TESTED 19.11.18, MAJORCA ON SALE DECEMBER PRICE £27,555 (EST)
All-new high-rised compact hatch shows its hand in range-topping petrol guise
Neither the appeal of the Mercedes-Benz B-Class nor its exact purpose is immediately apparent, but with more than 1.5 million sold across two generations so far, the tall yet compact hatchback ticks a lot of boxes for a significant number of buyers. This latest model is derived from the new A-Class and is distinguished from it by a higher roofline and a slightly loftier seating position.
Why not just buy the A-Class? Accessibility to the cabin is the main draw, particularly among people who would struggle to get in and out of a low-set hatchback. Eventually, there’ll be a sliding rear bench, too, which won’t be offered in the A-Class. Compared with the previous generation, this new B-Class has grown in width and length, so there’s more cabin space than before.
Apart from the much more modern exterior design, the most obvious improvement from old model to new is the slick, cutting-edge interior. Shared with the A-Class, it makes Mercedes’ earlier compact-car cockpits feel outdated, although the AMG Line’s soft leather and metal trim inserts, which lend the cabin a premium feel, don’t come for nothing.
The 10.25in central infotainment screen you see here is also an optional extra (expect it to cost £1395 as part of an upgrade package), but even without it, you get Mercedes’ latest MBUX multimedia system. It features a touchscreen, a laptop-style finger trackpad located on the centre console and a plethora of buttons on the steering wheel (almost 20 buttons, scroll wheels and paddles, in fact) with which to navigate the various menus, but the whole system is far less daunting to operate than its apparent complexity would suggest.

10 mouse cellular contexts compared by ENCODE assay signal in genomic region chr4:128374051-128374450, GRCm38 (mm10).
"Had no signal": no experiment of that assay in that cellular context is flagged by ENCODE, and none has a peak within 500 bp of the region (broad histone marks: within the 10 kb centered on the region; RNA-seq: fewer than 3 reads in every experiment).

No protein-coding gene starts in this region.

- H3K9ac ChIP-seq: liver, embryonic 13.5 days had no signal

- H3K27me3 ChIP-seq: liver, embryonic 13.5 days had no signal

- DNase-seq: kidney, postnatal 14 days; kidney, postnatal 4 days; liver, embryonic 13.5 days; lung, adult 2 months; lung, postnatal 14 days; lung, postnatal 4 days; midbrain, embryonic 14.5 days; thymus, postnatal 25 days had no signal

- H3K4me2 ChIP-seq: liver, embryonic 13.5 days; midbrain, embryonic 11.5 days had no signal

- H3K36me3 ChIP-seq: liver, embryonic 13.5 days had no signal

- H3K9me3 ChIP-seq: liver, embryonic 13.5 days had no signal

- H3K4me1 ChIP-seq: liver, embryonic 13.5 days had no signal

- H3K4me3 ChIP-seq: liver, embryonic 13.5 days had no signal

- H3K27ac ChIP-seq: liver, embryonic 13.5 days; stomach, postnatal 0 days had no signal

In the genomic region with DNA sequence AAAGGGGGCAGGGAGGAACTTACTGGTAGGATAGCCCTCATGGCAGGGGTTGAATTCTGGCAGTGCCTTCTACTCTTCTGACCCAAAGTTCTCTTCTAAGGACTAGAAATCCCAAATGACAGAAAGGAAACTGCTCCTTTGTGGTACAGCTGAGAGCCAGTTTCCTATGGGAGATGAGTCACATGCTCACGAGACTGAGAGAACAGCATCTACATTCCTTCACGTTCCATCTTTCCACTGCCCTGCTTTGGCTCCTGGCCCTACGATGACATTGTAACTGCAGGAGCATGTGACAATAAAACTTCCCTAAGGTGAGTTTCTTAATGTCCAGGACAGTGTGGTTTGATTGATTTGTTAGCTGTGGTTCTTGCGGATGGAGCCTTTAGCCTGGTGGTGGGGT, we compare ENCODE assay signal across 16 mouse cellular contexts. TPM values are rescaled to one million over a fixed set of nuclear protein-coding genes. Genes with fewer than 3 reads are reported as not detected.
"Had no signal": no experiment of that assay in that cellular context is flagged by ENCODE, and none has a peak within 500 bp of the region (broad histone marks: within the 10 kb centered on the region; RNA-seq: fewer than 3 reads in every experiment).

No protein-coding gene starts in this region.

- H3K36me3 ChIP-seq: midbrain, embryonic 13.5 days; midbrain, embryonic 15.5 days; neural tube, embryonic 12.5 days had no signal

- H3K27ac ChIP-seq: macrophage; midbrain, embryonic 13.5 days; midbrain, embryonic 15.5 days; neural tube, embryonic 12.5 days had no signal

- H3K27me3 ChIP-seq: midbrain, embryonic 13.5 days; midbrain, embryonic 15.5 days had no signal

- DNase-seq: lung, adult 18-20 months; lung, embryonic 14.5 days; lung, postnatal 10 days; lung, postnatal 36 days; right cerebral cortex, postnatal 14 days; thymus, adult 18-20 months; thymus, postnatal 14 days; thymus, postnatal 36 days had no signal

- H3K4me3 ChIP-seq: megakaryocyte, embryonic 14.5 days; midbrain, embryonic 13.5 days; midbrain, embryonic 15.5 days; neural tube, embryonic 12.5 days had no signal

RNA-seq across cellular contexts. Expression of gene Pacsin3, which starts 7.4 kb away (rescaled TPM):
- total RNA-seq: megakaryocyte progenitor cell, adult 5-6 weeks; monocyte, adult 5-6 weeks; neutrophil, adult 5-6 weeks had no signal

Along with the rest of the industry, Mercedes has seen a shift away from diesel towards petrol within its compact line-up. This B200 is the top-spec petrol at launch, its 1.3-litre four-cylinder turbo unit developing 161bhp yet returning a claimed 51.4mpg. Paired to a seven-speed dual-clutch gearbox, it is refined and well mannered in normal driving and it even feels muscular throughout the mid-range. However, if you extend it beyond 4000rpm, it forgets its manners entirely and becomes noisy, coarse and borderline unpleasant. It’s just as well the typical B-Class driver is unlikely to explore the upper reaches of the rev range on anything like a frequent basis.
The newer eight-speed dual-clutch gearbox is available on diesel models only, but the B200 doesn’t seem to miss it for the most part. The seven-speed unit is smooth and unfussy in normal driving and reasonably responsive in manual mode, but quite why it has been calibrated to kick down two or even three gears whenever you ask for only a little more acceleration, eliciting a frantic burst of excitement from within the engine bay, is anyone’s guess.
On upgraded 19in wheels and optional adaptive dampers, the ride quality is fine without being exceptional. Switched into a firmer mode, those dampers do a useful job of containing the car’s mass vertically as well as in cornering, so far from falling apart hopelessly when the road begins folding back on itself, the B200 is actually a pretty willing companion. The steering is always light but accurate and there is plenty of grip, all of which means the B200 has handling reserves that most buyers will simply never tap into.
Prices haven’t yet been announced, but they will be very much in line with those of the A-Class. That suggests this B200 AMG Line will cost around £27,555 when it goes on sale in December. The B-Class certainly isn’t a better car than its more conventional stablemate, but those buyers who really would appreciate its more accessible cabin need not be saddled with a demonstrably worse one.
The reflection in the side windows of the outer pair of ventilation ducts, which glow in low light, can obscure your
view of the door mirrors. DP
Price £27,555 (est)
Engine 4 cyls, 1332cc, turbo, petrol
Power 161bhp at 5500rpm
Torque 184lb ft at 1620rpm
Gearbox 7-spd dual-clutch automatic
Kerb weight 1410kg
Top speed 139mph
Economy 51.4mpg (WLTP combined)
CO2, tax band 124-129g/km, 25-26%
Rivals BMW 2 Series Active Tourer, Volkswagen Golf SV